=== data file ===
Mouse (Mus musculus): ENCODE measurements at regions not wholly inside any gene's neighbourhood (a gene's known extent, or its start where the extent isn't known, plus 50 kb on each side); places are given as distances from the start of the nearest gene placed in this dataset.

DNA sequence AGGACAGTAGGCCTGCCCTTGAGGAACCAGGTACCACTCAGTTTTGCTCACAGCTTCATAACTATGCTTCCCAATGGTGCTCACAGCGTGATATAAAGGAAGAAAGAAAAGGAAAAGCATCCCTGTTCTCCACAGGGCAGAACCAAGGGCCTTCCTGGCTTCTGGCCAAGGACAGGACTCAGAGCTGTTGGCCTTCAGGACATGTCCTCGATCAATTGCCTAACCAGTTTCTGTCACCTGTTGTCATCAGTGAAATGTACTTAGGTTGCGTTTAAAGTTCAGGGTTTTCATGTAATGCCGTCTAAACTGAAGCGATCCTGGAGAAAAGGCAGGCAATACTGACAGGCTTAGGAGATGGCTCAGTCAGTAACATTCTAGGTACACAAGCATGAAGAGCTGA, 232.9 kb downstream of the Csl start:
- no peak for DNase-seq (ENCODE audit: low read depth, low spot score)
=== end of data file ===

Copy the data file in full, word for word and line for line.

Mouse (Mus musculus): ENCODE measurements at regions not wholly inside any gene's neighbourhood (a gene's known extent, or its start where the extent isn't known, plus 50 kb on each side); places are given as distances from the start of the nearest gene placed in this dataset.

DNA sequence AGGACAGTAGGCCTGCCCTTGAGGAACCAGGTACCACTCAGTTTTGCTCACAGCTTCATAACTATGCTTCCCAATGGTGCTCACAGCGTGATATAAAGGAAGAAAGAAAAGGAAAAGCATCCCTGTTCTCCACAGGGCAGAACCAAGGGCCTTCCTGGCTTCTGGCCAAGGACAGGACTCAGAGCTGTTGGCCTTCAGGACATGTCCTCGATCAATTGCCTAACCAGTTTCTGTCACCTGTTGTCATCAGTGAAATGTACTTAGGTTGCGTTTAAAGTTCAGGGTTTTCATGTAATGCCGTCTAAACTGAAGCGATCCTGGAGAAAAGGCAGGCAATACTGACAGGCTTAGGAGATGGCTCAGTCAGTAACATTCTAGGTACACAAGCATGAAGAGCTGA, 232.9 kb downstream of the Csl start:
- no peak for DNase-seq (ENCODE audit: low read depth, low spot score)